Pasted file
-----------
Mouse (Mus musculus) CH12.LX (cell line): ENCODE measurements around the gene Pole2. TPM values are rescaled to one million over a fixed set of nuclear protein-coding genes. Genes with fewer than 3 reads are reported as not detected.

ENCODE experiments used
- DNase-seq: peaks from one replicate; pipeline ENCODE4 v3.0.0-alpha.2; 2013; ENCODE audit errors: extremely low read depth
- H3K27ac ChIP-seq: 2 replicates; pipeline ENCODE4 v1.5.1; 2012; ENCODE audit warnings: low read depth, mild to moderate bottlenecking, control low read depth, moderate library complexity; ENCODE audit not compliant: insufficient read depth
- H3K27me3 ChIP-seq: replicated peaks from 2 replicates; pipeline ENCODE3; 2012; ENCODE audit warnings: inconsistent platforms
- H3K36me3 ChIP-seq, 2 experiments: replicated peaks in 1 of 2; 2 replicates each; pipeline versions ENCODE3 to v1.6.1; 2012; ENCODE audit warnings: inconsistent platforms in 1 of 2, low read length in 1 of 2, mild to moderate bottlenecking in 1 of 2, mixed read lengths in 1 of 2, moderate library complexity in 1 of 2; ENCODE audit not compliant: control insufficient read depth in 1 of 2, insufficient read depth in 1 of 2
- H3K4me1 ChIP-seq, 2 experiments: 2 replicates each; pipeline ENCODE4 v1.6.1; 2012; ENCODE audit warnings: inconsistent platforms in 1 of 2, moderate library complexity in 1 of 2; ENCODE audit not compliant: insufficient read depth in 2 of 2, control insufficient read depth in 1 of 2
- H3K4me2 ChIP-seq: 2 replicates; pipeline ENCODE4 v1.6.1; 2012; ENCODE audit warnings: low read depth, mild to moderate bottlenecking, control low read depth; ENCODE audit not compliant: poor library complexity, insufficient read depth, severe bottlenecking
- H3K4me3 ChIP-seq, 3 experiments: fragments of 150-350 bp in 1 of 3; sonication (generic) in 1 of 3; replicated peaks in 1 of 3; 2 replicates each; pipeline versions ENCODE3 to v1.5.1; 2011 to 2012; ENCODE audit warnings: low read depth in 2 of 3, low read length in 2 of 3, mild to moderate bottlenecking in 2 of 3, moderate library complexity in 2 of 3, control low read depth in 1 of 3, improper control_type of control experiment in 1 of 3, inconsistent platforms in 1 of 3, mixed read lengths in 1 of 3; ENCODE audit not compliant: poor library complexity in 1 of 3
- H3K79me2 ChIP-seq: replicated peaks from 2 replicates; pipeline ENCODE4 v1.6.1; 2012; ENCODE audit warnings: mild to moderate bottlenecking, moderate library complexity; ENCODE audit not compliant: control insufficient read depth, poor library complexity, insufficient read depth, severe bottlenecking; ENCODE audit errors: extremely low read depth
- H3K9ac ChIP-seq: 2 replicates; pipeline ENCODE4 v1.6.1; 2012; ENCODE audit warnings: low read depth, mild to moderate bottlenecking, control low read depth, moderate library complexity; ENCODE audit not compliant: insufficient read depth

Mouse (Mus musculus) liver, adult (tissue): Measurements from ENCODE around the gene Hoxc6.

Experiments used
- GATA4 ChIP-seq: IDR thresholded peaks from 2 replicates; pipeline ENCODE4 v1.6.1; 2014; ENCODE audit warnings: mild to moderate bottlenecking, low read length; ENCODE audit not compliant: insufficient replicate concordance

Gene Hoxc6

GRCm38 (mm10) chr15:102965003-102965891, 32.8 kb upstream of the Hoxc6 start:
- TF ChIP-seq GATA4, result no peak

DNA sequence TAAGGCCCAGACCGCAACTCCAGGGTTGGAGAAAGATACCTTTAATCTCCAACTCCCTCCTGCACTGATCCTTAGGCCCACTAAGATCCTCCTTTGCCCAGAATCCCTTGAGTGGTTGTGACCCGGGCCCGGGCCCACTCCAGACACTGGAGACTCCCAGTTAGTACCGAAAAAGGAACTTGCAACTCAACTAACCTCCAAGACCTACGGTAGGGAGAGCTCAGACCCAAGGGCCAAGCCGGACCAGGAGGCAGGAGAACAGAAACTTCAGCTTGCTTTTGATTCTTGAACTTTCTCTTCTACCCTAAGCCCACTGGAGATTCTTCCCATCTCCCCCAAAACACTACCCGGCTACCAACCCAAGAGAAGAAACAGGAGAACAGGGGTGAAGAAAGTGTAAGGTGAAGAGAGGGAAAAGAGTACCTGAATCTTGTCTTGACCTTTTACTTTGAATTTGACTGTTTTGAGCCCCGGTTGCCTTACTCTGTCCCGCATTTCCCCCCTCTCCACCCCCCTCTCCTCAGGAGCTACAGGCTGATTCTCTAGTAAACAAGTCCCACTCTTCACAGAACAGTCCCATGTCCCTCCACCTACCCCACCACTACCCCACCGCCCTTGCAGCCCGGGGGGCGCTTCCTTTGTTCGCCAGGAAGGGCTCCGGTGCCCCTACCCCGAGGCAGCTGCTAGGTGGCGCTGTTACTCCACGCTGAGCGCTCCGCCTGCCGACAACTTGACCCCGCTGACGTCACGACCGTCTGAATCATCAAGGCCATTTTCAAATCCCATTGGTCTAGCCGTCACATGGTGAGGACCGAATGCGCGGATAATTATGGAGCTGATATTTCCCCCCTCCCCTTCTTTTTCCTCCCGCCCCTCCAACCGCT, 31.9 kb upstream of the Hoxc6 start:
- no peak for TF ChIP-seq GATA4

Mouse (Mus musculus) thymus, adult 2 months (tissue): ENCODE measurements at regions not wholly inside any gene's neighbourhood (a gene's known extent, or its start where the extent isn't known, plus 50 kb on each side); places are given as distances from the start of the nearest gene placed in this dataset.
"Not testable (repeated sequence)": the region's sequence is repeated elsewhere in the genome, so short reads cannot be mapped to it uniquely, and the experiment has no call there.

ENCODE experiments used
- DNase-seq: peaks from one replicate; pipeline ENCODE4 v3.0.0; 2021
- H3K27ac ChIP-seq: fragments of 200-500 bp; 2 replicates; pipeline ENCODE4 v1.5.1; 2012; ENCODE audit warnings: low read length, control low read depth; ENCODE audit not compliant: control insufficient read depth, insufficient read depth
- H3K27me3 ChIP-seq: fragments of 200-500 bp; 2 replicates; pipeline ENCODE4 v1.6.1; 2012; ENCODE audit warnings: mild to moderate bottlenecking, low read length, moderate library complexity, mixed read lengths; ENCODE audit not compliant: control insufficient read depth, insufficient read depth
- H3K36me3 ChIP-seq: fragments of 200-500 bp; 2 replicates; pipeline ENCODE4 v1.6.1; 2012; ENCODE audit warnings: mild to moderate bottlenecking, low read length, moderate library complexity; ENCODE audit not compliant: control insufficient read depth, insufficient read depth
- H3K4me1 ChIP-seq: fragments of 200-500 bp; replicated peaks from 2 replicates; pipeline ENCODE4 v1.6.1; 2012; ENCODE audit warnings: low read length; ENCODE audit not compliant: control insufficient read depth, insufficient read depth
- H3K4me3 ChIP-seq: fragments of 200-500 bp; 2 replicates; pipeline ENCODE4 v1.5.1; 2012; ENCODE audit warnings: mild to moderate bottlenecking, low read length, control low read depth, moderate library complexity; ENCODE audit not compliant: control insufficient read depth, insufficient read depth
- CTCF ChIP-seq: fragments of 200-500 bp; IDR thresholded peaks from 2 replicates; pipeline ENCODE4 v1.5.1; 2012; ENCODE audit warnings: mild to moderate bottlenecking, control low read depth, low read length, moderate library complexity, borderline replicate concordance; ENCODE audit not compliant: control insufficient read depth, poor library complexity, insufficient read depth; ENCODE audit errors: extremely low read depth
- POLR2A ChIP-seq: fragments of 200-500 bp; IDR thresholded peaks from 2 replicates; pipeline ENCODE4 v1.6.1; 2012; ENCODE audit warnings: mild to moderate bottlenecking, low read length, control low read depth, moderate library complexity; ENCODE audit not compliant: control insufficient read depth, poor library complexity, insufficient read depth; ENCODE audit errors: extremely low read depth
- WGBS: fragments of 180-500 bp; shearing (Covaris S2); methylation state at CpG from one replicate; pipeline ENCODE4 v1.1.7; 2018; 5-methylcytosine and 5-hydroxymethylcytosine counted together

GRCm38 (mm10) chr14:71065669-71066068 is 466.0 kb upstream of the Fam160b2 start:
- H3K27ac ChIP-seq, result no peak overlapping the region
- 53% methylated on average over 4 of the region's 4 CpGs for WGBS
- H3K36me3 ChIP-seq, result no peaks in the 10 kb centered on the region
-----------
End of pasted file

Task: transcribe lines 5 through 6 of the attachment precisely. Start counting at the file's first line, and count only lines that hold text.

- H3K27me3 ChIP-seq: replicated peaks from 2 replicates; pipeline ENCODE3; 2012; ENCODE audit warnings: inconsistent platforms
- H3K36me3 ChIP-seq, 2 experiments: replicated peaks in 1 of 2; 2 replicates each; pipeline versions ENCODE3 to v1.6.1; 2012; ENCODE audit warnings: inconsistent platforms in 1 of 2, low read length in 1 of 2, mild to moderate bottlenecking in 1 of 2, mixed read lengths in 1 of 2, moderate library complexity in 1 of 2; ENCODE audit not compliant: control insufficient read depth in 1 of 2, insufficient read depth in 1 of 2